If you were surprised to learn that the Department of Transitional Assistance’s database isn’t automatically updated when a client dies, you’ve clearly never wrestled with a government computer system. While tech whizzes in Kendall Square develop the latest in mobile apps and cloud computing, civil servants across the state work with technology that is years out of date.
Following a state audit released last week that found the agency gave $18 million in suspicous welfare payments, there have been calls for “entitlement reform.” But making poor families jump through additional hoops or restricting eligibility won’t fix the problem. We don’t need entitlement reform — we need data reform.
I’ve never seen the databases used by the Department of Transitional Assistance. But if they are anything like other government computer systems I have seen, they are clunky, slow, difficult to navigate, and prone to crashing. They are also likely built on proprietary technology, which means they are infrequently updated, don’t easily interface with the databases of other state and federal agencies, and, when they break, can only be fixed by the company that designed them.
The state auditor report, and an earlier report from the inspector general, confirm that the agency’s data systems are woefully out of date. So it’s no wonder dead people received welfare checks. The agency is filled with hardworking public servants, but if they don’t have technology capable of frequent crosschecks with other agencies or automated fraud detection, these errors are unavoidable — unless we want to pay for the staff necessary to verify every record by hand.
This is not an isolated problem. We’re living in the age of big data, yet many state and federal agencies — such as the federal Department of Veterans Affairs, which is facing a backlog of more than 600,000 veterans waiting for disability benefits — still use paper applications and case files. Agencies that we want to share data — such as Department of Transitional Assistance and the Department of Revenue, or the Boston Police Department and the FBI — often encounter major technological challenges in doing so.
To fix these problems, there need to be upfront investments in technology. But as technology changes at an increasingly fast pace, it can be hard to know which specific technologies are worth the investment.
This is why state government needs to dramatically rethink its approach. Big, expensive, proprietary systems need to be replaced with off-the-shelf, open-source programs that can easily be adapted and updated with the latest technology. State agencies should adopt common data standards, preferably in concert with the federal government, to make data-sharing between agencies easier, and they should prioritize operating on platforms that can easily communicate.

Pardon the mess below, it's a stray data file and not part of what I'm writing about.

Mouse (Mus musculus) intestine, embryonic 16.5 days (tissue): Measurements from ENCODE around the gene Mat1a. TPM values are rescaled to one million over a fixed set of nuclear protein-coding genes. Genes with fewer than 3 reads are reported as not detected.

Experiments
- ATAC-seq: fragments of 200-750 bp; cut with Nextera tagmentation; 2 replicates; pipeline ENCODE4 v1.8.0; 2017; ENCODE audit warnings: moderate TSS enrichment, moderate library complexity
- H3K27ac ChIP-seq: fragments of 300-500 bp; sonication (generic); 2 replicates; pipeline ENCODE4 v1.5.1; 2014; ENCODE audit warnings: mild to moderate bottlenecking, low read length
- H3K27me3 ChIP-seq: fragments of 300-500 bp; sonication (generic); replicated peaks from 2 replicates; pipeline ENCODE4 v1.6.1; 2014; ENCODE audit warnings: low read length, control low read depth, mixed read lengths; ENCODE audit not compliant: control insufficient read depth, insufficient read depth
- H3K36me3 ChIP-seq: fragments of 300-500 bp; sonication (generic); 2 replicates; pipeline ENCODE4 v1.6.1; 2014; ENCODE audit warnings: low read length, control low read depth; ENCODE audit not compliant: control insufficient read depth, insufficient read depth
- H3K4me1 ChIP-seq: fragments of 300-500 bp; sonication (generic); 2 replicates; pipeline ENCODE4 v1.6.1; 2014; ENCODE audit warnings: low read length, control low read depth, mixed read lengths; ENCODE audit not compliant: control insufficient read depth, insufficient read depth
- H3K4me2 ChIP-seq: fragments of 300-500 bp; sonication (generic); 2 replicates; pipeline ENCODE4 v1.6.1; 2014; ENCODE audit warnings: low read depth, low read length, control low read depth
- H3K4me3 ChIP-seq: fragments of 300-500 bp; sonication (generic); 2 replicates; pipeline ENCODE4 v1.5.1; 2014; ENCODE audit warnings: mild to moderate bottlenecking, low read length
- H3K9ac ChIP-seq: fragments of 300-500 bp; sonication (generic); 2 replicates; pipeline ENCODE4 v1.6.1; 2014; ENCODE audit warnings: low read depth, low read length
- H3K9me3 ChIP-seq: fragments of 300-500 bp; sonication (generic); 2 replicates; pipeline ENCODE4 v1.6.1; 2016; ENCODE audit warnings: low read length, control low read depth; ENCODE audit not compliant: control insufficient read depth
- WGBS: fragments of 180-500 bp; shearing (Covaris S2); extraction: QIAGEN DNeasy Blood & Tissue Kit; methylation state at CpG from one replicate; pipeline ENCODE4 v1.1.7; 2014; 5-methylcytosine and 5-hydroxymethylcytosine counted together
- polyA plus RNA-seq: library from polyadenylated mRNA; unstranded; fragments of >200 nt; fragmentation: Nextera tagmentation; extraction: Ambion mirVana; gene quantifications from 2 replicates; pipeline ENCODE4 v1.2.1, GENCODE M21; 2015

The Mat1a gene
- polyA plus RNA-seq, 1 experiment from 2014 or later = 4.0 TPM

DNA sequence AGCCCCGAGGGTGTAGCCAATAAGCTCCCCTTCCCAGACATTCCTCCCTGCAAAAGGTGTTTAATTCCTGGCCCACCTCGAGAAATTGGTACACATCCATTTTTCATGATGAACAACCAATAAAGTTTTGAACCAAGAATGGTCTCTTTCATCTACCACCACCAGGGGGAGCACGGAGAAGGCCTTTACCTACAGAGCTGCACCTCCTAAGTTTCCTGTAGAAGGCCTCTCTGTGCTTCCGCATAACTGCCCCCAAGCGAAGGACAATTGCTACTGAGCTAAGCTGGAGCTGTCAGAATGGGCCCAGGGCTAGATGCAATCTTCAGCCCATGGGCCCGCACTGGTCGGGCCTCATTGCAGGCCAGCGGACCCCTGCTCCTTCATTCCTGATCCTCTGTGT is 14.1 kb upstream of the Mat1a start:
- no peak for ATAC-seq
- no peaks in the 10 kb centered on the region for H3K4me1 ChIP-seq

States also need to recruit the talent to help with these big changes. Luckily, Massachusetts has many resources at its disposal, from brilliant student programmers at MIT to CEOs of leading technology companies. Many of these people care passionately about transparent, effective government and the power of data, but the state does a poor job of tapping that talent. It should be inviting so-called “hacktivists” to help us improve our systems.
Other states are already leading the way. Kansas increased legislative transparency, improved Web functionality for citizens and lawmakers, and saved over $850,000 a year by moving to an open-source, cloud-based system. Building a new integrated computer network through a combination of off-the-shelf systems and open-source software, the California Department of Child Support Services increased performance, improved data quality, and reduced operating costs. A group of states is creating an open-source information sharing system across justice and public safety agencies to improve coordination and reduce costs.
State employees don’t need every fancy new technological bell and whistle. But if we want them to improve service delivery, reduce waste and fraud, and improve government transparency, we do need to give them the tools they need to succeed. Otherwise, we can expect to continue losing millions of dollars in preventable waste and fraud each year.
Melissa Threadgill, a former aide in the Massachusetts Senate, studies at Harvard’s Kennedy School.